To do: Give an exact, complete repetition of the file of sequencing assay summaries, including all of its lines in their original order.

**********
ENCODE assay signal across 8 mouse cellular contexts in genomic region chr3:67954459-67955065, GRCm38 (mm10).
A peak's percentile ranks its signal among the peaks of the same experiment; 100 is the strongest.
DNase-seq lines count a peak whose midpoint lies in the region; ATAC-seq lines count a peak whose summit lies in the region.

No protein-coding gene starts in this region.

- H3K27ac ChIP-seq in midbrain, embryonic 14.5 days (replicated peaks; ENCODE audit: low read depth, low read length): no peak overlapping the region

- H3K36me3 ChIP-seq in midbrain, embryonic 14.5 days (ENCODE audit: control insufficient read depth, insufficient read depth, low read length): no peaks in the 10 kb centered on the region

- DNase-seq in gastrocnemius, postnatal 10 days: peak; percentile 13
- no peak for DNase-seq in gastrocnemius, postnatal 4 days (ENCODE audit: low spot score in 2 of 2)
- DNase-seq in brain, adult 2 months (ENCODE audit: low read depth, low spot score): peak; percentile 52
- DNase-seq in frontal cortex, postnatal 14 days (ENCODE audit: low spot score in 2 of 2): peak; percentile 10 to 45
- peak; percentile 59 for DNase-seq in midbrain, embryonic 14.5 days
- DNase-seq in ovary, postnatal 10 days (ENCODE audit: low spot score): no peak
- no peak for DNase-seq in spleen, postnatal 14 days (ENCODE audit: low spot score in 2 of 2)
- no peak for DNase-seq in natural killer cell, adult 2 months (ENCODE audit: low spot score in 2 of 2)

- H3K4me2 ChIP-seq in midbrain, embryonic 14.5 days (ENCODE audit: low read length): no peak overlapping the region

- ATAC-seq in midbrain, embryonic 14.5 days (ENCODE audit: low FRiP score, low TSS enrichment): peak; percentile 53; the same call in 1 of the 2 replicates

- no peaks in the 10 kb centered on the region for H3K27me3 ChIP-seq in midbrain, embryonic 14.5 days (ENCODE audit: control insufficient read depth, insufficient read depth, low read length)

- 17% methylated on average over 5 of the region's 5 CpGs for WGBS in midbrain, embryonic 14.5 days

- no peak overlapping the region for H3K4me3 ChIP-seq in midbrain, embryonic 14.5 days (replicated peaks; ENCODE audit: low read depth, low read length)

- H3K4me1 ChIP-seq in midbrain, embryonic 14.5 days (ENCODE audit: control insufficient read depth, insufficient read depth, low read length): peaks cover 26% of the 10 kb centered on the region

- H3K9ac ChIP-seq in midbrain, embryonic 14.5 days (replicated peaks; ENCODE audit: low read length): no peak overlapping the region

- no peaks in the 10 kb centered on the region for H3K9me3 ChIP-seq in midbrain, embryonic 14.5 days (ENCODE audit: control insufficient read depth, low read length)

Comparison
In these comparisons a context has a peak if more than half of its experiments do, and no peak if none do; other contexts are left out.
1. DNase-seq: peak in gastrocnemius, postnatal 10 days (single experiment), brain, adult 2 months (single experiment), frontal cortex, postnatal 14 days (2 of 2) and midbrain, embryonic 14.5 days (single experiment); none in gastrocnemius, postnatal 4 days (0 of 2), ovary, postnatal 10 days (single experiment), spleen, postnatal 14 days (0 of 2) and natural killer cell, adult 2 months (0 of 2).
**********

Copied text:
ENCODE assay signal across 8 mouse cellular contexts in genomic region chr3:67954459-67955065, GRCm38 (mm10).
A peak's percentile ranks its signal among the peaks of the same experiment; 100 is the strongest.
DNase-seq lines count a peak whose midpoint lies in the region; ATAC-seq lines count a peak whose summit lies in the region.

No protein-coding gene starts in this region.

- H3K27ac ChIP-seq in midbrain, embryonic 14.5 days (replicated peaks; ENCODE audit: low read depth, low read length): no peak overlapping the region

- H3K36me3 ChIP-seq in midbrain, embryonic 14.5 days (ENCODE audit: control insufficient read depth, insufficient read depth, low read length): no peaks in the 10 kb centered on the region

- DNase-seq in gastrocnemius, postnatal 10 days: peak; percentile 13
- no peak for DNase-seq in gastrocnemius, postnatal 4 days (ENCODE audit: low spot score in 2 of 2)
- DNase-seq in brain, adult 2 months (ENCODE audit: low read depth, low spot score): peak; percentile 52
- DNase-seq in frontal cortex, postnatal 14 days (ENCODE audit: low spot score in 2 of 2): peak; percentile 10 to 45
- peak; percentile 59 for DNase-seq in midbrain, embryonic 14.5 days
- DNase-seq in ovary, postnatal 10 days (ENCODE audit: low spot score): no peak
- no peak for DNase-seq in spleen, postnatal 14 days (ENCODE audit: low spot score in 2 of 2)
- no peak for DNase-seq in natural killer cell, adult 2 months (ENCODE audit: low spot score in 2 of 2)

- H3K4me2 ChIP-seq in midbrain, embryonic 14.5 days (ENCODE audit: low read length): no peak overlapping the region

- ATAC-seq in midbrain, embryonic 14.5 days (ENCODE audit: low FRiP score, low TSS enrichment): peak; percentile 53; the same call in 1 of the 2 replicates

- no peaks in the 10 kb centered on the region for H3K27me3 ChIP-seq in midbrain, embryonic 14.5 days (ENCODE audit: control insufficient read depth, insufficient read depth, low read length)

- 17% methylated on average over 5 of the region's 5 CpGs for WGBS in midbrain, embryonic 14.5 days

- no peak overlapping the region for H3K4me3 ChIP-seq in midbrain, embryonic 14.5 days (replicated peaks; ENCODE audit: low read depth, low read length)

- H3K4me1 ChIP-seq in midbrain, embryonic 14.5 days (ENCODE audit: control insufficient read depth, insufficient read depth, low read length): peaks cover 26% of the 10 kb centered on the region

- H3K9ac ChIP-seq in midbrain, embryonic 14.5 days (replicated peaks; ENCODE audit: low read length): no peak overlapping the region

- no peaks in the 10 kb centered on the region for H3K9me3 ChIP-seq in midbrain, embryonic 14.5 days (ENCODE audit: control insufficient read depth, low read length)

Comparison
In these comparisons a context has a peak if more than half of its experiments do, and no peak if none do; other contexts are left out.
1. DNase-seq: peak in gastrocnemius, postnatal 10 days (single experiment), brain, adult 2 months (single experiment), frontal cortex, postnatal 14 days (2 of 2) and midbrain, embryonic 14.5 days (single experiment); none in gastrocnemius, postnatal 4 days (0 of 2), ovary, postnatal 10 days (single experiment), spleen, postnatal 14 days (0 of 2) and natural killer cell, adult 2 months (0 of 2).